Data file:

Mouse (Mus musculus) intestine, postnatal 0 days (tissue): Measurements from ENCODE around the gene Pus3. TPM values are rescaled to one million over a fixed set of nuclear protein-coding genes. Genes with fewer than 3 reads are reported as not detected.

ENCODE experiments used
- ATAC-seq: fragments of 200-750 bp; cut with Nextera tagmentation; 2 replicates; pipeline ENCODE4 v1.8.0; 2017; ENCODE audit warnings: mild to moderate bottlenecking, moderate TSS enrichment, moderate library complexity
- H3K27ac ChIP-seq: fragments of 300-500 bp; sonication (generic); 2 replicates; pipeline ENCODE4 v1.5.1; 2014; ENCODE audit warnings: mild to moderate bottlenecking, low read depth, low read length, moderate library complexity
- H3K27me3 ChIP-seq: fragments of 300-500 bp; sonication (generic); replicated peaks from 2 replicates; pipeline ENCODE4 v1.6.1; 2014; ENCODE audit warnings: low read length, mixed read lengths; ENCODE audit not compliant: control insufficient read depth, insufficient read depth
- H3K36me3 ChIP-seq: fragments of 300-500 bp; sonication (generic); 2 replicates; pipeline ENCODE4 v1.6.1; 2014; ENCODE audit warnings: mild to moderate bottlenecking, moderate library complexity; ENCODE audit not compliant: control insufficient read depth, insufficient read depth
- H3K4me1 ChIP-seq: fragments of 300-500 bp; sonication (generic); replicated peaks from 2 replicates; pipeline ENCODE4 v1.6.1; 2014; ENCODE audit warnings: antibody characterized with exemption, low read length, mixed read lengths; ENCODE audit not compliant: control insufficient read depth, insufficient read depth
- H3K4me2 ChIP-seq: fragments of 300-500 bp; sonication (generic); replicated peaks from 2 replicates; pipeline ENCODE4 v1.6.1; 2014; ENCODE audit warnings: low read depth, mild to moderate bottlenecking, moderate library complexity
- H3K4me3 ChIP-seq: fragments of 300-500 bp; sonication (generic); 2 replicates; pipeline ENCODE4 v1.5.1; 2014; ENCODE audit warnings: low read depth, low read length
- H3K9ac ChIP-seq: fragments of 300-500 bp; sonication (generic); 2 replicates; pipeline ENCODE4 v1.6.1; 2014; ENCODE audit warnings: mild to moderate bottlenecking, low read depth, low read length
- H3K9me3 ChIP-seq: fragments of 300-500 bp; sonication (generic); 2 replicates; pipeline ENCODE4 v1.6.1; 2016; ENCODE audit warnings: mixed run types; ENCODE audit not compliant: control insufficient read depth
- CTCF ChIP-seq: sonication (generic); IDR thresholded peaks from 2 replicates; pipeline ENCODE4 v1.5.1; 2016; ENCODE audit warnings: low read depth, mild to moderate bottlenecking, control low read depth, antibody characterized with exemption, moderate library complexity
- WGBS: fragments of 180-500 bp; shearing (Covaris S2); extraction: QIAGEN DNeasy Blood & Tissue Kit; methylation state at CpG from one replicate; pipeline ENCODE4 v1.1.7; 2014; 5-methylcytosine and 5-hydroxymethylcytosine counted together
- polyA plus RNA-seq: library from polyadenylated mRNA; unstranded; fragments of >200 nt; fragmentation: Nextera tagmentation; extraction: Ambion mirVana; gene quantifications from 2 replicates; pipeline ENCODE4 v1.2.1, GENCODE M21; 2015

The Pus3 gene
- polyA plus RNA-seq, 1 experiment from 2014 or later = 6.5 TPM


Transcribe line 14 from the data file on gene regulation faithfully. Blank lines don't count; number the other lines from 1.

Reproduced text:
- polyA plus RNA-seq: library from polyadenylated mRNA; unstranded; fragments of >200 nt; fragmentation: Nextera tagmentation; extraction: Ambion mirVana; gene quantifications from 2 replicates; pipeline ENCODE4 v1.2.1, GENCODE M21; 2015